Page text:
Success for Creighton at the Maui Invitational would cement its place as a top program

Creighton stepped off the plane into a completely different world on Saturday.

Disconnect from the harsh, chilling winds that brutalized the citizens of Omaha. Free from his new world of crazy weekday fan sections and Playstation 5s. Distancing itself from the list of buy games where the team sits comfortably.

It’s entering the sunshine and perhaps the most important week of its regular season. In Hawaii.

After diving into the Maui experience, work begins for the Bluejays at No. 19. It begins with his matchup Monday against Texas Tech.

The No. 23 Red Raiders are still a fixture in the polls under second-year coach Mark Adams. Tech’s top 10 defense and the basketball’s overall physical brand are still intact.

Adams brings back his second-best scorer from a season ago in senior Kevin Obanor. He adds a dynamic guard in Oregon transfer De’Vion Harmon and has enjoyed a second jump from center Daniel Batcho.

And he’s got his share of wings to wreak havoc on Jaylon Tyson, Kerwin Walton and newcomer Elijah Fisher.

“Ball control is really important,” said CU coach Greg McDermott. “They rely so much on turning their defense into an offense. We must resist the urge to risk anything against them. Just make simple games and move the basketball.

“You can’t spend it against Texas Tech. This is a recipe for disaster.”

Tech’s defense has looked almost mid-season for the fortnight. The Red Raiders were pests at the attacking spot, choking down opponents at half-court and holding buy-game opponents to off-shooting nights.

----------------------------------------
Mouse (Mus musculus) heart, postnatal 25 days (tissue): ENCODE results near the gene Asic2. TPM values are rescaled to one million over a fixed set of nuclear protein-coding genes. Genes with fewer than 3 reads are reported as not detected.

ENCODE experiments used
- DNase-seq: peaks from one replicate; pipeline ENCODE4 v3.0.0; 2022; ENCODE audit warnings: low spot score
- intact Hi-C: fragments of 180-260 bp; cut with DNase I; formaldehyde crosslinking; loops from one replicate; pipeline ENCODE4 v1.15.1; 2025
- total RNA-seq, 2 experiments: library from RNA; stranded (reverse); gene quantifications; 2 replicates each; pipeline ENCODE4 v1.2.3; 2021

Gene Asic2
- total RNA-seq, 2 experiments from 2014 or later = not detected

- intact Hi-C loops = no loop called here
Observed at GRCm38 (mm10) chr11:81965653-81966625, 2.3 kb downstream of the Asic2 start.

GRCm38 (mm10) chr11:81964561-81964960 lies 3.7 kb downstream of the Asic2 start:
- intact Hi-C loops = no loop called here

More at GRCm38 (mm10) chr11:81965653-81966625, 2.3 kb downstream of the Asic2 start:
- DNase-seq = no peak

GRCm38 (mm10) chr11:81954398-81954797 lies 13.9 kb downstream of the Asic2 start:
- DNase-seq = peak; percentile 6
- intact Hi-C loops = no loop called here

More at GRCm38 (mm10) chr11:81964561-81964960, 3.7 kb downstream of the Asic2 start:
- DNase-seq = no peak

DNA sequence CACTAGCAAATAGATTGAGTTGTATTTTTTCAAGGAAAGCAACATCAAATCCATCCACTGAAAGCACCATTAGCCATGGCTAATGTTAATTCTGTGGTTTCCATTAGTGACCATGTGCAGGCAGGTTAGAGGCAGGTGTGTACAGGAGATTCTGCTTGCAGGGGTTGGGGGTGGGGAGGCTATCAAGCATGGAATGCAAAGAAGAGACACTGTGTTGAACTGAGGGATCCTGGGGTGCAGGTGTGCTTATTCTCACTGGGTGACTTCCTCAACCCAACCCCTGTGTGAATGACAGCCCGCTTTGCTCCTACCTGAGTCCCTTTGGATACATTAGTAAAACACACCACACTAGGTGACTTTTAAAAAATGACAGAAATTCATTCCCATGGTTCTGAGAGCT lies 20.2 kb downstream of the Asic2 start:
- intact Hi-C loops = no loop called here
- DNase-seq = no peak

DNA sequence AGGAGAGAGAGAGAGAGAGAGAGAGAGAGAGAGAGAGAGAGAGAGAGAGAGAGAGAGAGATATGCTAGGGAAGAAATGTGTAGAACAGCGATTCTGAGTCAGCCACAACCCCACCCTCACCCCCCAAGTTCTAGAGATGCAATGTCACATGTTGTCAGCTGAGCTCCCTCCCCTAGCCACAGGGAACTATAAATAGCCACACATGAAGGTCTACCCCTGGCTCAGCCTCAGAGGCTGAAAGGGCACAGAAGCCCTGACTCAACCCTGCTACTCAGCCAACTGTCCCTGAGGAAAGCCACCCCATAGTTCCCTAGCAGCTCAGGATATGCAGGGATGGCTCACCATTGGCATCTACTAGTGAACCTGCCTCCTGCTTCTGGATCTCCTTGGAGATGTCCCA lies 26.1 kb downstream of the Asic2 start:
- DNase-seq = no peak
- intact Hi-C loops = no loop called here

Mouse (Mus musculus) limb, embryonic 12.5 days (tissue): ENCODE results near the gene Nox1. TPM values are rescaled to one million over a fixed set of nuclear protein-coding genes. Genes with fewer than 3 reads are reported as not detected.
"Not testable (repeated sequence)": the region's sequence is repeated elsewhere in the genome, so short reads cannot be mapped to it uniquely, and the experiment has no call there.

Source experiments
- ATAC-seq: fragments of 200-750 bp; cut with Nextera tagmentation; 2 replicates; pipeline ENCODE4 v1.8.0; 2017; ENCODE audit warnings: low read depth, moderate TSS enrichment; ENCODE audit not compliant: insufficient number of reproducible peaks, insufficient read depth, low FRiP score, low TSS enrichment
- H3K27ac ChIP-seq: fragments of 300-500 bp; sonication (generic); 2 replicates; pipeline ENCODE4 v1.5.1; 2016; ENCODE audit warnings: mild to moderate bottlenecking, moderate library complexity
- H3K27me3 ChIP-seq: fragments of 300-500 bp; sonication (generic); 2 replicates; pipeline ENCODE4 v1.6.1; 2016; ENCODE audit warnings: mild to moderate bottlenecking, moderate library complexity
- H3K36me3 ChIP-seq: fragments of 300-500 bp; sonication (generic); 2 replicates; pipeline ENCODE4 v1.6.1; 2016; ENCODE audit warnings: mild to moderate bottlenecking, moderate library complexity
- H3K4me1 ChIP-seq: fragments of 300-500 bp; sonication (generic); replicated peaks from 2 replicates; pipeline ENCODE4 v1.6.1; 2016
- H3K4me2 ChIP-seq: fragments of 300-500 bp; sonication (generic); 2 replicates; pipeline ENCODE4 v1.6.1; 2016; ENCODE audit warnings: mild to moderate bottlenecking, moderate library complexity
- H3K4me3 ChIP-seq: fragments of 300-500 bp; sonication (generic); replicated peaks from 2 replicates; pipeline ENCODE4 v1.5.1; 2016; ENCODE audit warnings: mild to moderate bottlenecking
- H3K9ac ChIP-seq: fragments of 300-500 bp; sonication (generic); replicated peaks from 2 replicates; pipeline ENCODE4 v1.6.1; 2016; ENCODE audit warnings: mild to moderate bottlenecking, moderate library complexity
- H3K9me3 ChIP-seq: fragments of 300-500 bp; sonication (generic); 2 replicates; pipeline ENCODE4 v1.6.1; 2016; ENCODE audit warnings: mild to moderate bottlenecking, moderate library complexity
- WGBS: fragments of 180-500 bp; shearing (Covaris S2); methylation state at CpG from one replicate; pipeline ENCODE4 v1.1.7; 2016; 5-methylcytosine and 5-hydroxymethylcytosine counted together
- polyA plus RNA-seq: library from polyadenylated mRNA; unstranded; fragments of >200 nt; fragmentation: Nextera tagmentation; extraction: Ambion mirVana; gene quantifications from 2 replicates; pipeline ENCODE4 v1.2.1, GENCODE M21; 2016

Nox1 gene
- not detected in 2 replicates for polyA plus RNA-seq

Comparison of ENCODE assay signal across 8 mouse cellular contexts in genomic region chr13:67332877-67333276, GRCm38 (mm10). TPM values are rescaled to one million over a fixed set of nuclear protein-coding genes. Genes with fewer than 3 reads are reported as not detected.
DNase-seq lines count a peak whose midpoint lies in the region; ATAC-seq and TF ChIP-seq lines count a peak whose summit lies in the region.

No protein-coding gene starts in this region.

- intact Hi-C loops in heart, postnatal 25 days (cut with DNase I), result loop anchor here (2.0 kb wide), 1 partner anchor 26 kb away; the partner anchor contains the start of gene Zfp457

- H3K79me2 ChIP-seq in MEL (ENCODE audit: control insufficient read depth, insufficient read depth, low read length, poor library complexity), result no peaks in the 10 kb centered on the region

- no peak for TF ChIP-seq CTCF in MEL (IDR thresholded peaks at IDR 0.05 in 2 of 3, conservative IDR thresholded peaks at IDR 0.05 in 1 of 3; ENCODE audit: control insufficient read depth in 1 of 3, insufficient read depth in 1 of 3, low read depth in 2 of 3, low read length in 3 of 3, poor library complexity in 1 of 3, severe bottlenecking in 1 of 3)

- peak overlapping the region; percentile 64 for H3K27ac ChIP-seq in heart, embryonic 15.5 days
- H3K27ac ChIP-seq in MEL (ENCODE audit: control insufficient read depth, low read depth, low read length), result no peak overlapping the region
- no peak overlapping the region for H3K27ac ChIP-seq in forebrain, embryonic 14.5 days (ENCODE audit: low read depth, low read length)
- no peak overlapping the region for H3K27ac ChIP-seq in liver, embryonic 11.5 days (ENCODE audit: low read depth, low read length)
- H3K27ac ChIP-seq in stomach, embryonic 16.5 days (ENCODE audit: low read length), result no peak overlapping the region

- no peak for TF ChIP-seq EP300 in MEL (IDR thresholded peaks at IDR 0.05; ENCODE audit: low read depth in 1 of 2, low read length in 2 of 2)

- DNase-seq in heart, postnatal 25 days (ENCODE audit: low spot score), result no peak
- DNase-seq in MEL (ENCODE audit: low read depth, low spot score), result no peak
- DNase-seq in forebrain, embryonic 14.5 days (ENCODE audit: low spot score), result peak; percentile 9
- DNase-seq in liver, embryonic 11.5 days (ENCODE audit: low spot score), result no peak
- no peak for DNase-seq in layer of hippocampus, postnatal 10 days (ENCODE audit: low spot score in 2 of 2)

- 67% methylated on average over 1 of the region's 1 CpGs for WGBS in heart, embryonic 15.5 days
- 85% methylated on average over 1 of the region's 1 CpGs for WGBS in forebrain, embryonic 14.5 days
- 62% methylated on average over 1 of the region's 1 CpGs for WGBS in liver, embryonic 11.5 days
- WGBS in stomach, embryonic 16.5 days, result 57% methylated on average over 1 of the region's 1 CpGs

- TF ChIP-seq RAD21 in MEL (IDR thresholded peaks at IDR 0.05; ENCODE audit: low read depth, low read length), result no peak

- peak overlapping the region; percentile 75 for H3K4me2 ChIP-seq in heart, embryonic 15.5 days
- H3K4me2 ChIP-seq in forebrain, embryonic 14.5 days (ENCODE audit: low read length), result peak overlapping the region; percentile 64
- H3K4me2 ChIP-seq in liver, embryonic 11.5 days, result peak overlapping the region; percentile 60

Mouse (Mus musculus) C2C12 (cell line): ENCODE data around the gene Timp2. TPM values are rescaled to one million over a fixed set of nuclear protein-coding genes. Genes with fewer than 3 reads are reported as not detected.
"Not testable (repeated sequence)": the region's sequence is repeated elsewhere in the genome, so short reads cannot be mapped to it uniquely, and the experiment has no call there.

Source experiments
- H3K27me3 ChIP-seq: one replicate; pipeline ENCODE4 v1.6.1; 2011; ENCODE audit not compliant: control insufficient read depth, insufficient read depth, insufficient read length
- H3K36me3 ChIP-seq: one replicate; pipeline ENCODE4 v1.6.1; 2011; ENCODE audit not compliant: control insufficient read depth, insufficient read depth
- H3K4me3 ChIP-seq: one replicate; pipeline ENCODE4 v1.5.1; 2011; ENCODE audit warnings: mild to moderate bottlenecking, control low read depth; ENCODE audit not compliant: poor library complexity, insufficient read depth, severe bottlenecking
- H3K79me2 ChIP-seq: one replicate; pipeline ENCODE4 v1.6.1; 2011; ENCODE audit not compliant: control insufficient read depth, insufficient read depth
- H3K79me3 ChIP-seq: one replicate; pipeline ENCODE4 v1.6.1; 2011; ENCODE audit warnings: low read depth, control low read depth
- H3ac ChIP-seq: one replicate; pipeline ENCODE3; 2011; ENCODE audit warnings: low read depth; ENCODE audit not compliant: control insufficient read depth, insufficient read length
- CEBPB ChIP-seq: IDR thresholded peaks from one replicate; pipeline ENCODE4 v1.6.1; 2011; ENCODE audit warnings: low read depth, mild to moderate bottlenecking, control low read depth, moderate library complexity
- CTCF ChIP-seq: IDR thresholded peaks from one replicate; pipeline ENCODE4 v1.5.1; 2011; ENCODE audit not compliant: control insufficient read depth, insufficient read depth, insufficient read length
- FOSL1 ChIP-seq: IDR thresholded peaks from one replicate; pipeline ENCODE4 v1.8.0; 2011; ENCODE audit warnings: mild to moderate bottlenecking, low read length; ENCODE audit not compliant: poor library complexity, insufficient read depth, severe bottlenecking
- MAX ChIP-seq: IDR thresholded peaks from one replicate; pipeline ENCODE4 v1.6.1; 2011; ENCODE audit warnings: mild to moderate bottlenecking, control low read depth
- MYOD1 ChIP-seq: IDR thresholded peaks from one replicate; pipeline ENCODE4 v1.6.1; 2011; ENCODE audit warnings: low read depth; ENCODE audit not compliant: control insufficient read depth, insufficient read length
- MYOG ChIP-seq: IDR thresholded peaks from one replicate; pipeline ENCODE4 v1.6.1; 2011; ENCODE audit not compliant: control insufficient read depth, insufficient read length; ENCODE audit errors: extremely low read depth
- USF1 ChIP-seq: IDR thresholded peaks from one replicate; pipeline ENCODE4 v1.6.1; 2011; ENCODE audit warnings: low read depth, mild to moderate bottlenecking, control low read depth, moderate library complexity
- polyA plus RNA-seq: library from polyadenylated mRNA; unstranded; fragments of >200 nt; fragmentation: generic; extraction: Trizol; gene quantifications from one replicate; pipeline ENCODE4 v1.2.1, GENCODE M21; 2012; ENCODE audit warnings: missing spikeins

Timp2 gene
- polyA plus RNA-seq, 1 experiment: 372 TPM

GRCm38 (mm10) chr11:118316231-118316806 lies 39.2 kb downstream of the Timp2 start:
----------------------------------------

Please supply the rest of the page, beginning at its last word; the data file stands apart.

The Jays are still putting this side of the ball together despite just coming off a good outing. The Red Raiders are also still figuring out their offense.

They coughed up the ball at a higher rate than they forced turnovers.

What better litmus test of Adam’s defense than facing one of the nation’s most offensively complete starting lineups on day one of the Maui Invitational? What better chance to see how far Creighton’s offense has come?

There was much applause for CU’s offense before the summer, right down to Baylor Scheierman’s transfer from the state of South Dakota. It is measured in four games just as it should be at this point.

With the exception of the season opener, the Jays have shown improved touch from distance.

The North Dakota and Holy Cross games helped them imagine what it was like to keep their foot on the pedal. UC Riverside’s win showed they could build strong defensive stretches, and just like the St. Thomas game, they showed an understanding of how to respond to shots.

“Good teams will make runs,” McDermott said after Thursday’s win. “How do you react when that happens? I think if we went up 20 and stayed 20 up in the St. Thomas game and this game, I don’t know if we would have known how we were going to react to that.

Hawaii will be a boxing ring disguised as an island.